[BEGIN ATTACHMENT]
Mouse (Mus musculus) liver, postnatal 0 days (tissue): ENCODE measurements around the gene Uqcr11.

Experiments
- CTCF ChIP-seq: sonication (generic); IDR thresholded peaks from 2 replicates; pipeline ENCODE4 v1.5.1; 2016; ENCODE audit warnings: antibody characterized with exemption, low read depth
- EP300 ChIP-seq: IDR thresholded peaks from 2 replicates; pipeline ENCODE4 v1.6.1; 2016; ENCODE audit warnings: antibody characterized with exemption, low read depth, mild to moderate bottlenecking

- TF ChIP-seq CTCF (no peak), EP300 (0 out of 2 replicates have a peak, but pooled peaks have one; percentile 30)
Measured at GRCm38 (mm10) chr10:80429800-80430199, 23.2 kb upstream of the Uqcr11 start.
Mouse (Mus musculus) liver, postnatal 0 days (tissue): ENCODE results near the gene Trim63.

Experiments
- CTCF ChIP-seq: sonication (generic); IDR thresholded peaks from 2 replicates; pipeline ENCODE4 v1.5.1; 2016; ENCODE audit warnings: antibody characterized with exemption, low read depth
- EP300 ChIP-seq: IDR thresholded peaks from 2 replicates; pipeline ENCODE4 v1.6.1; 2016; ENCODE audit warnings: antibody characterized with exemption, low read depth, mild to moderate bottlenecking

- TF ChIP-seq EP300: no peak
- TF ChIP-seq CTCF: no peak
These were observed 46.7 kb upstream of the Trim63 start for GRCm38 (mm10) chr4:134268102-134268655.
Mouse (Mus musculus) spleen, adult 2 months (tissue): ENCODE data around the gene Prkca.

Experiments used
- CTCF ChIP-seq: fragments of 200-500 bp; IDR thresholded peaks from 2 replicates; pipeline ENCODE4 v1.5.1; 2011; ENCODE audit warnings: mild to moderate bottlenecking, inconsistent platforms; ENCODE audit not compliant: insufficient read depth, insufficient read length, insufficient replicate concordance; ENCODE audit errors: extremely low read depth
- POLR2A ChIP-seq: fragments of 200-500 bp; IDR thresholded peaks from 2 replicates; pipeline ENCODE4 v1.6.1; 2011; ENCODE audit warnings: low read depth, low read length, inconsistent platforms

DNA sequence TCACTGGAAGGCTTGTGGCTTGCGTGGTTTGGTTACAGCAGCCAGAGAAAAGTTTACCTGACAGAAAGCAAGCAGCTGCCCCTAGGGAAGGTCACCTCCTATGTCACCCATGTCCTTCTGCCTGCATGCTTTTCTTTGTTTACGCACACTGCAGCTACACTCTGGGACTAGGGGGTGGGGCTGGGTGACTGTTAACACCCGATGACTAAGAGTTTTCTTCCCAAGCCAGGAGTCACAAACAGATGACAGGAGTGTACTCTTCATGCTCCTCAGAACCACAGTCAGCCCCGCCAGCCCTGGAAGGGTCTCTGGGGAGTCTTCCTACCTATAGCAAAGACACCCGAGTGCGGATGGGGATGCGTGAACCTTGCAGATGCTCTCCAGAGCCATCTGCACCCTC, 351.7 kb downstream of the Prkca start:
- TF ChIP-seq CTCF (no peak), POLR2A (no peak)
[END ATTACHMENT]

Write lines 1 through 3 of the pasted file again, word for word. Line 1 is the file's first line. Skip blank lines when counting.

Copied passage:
Mouse (Mus musculus) liver, postnatal 0 days (tissue): ENCODE measurements around the gene Uqcr11.

Experiments
- CTCF ChIP-seq: sonication (generic); IDR thresholded peaks from 2 replicates; pipeline ENCODE4 v1.5.1; 2016; ENCODE audit warnings: antibody characterized with exemption, low read depth